"My brother and me started a blues club at The Castle in Brentwood. A lot of people would either go to Romford and the White Hart or to Brentwood to drink.
"The heads, the musos, used to go to the White Horse, which is where KFC is now. We fell out with the owner because he used to water the beer down. So we went mob-handed over to The Castle. It was a real straights place, but there was a young couple that had just taken over, and we never went back to the White Horse. They had a nice little room in there and I used to use Castle Farm’s gear and we’d invite musicians from all over Essex to come and just jam. We put the backline in and drums and it was really successful – soon we had 500 members. It was Monday night because we knew we wouldn’t have a gig elsewhere and also we knew that others were unlikely to be doing anything else. The governor was really pleased because Monday night was his busiest."
Del Smith, with others, was instrumental in organising a free gig in Bedfords Park in 1972. They were given the responsibility for writing the publicity brochure, and they duly obliged by writing an article entitled ‘All coppers are bastards’:
"There was an article written in there by John Simkin called “All coppers are bastards.” Anyway, it was the early hours of the morning and we were sitting in my flat stoned, and suddenly there was this almighty thumping on the door downstairs. Straightaway we thought that it was a police raid, so we panicked and I eventually opened the door and it was this councillor John Riley. He goes, “I’ve just been to the police station and they say they are going to raid your house.” So I said, “Why?” “Well I’ve shown them the brochure for the concert.” So I’m like, “You cXXX!”
"Councillor Riley went into the police station and said, “What do you think of this?” They said, “If you print this you’re going to be arrested.” He was banging on my door at one in the morning. He frightened the life out of me, I thought it was the police. He was terrified of the article.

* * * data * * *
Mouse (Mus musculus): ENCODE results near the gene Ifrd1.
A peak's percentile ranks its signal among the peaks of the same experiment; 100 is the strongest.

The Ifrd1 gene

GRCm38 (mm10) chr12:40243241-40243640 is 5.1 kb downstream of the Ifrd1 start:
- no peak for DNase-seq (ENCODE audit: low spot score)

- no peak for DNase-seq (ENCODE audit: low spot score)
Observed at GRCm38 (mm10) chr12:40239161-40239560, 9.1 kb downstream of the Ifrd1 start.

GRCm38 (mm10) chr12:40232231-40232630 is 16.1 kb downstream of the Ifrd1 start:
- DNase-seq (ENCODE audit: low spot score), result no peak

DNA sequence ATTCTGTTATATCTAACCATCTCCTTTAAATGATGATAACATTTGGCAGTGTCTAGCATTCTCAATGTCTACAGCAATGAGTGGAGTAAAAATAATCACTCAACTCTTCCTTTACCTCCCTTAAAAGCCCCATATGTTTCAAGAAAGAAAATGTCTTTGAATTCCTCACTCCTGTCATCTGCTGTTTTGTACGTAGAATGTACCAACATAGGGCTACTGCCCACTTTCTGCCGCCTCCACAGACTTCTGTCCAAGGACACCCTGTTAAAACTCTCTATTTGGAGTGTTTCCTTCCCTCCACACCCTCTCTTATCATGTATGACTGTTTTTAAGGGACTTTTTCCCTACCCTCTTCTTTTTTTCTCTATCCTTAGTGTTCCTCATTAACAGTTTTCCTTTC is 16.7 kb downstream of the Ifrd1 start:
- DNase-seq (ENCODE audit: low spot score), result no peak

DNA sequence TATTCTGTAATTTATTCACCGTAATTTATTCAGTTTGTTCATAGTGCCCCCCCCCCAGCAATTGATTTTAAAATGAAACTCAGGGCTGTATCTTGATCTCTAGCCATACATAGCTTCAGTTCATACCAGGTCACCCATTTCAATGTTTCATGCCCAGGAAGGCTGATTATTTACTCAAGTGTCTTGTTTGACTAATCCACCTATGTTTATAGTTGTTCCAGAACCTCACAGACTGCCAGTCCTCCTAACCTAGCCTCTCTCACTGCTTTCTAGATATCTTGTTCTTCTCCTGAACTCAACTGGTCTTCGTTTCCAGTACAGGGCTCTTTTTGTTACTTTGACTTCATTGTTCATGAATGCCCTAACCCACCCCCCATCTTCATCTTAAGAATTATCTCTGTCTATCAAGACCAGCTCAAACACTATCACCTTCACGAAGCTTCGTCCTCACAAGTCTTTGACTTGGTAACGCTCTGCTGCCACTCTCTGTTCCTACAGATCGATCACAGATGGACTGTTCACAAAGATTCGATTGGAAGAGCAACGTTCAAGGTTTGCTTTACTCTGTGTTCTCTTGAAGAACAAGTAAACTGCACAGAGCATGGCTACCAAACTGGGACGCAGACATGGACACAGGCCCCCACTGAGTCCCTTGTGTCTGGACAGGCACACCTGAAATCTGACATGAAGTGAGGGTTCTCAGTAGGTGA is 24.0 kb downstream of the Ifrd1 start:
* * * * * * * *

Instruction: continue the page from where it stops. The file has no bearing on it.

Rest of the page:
"Then we were disowned by the people who were running the concert, which was an Albemarle-based committee made up of a few youth workers, a few councillors and a few youths.
"The youths did all the organising, the finance was from the council, the magazine was written by us.
"Riley got hold of it not long before the end, and said, “You’re all going to get busted.”
"Then he said, “You can’t print it with that in it.”
"So we said, “FXXX you, we’ll do our own. We’ll produce our own magazine and sell it at the concert.”"
Altamont at the Albemarle
If the early 1970s gig at Bedfords Park was Harold Hill’s Woodstock, then the ‘cannon incident’ at the Albemarle in 1972 was Harold Hill’s Altamont, as Curphey remembers:
"It was a Sunday concert with four or five bands in the afternoon. One of the bands was called Storm and they had this cannon which they fired sweets from into the audience after putting gunpowder into it. The people at the Albemarle wouldn’t let them set it off which was just as well because they took it outside and set off in the car park and it blew up – and with it their rodie as well. His guts were hanging out everywhere.
"I was in the back room of the Albemarle tuning up with the other members of the band. We were having a little jam when suddenly there was this almighty explosion and all the glass was blown in on our heads. Of course we all ran out and being in the back room we were the first ones there. The rodie was in a really bad state but a couple of other people were badly hurt and they took them away to hospital."
Paul Summers was an organiser on that day:
"The rodie of the band Storm had made this cannon that fired sweets into the audience. And the main youth worker at the time, Arthur, asked them to take it outside just so that he could test whether it worked properly, it was nothing to do with health and safety, he just wanted to see if it worked. This rodie that made it used a mixture of sugar and weed killer as explosive, and the taper was a piece of string soaked in wax – really primitive stuff. So he lit it, and the whole thing split open like a banana. It injured him and seriously injured a few others as well as blowing out the windows of the youth club and the windows of the bands’ transit vans.
"The main youth worker, Arthur, was deaf for a couple of years afterwards. In fact, he never really talked to us again.
"I came home at one in the morning and the Express and Daily Mail had rung my parents asking whether I was still alive. It being the days before mobile phones you could imagine what they were going through."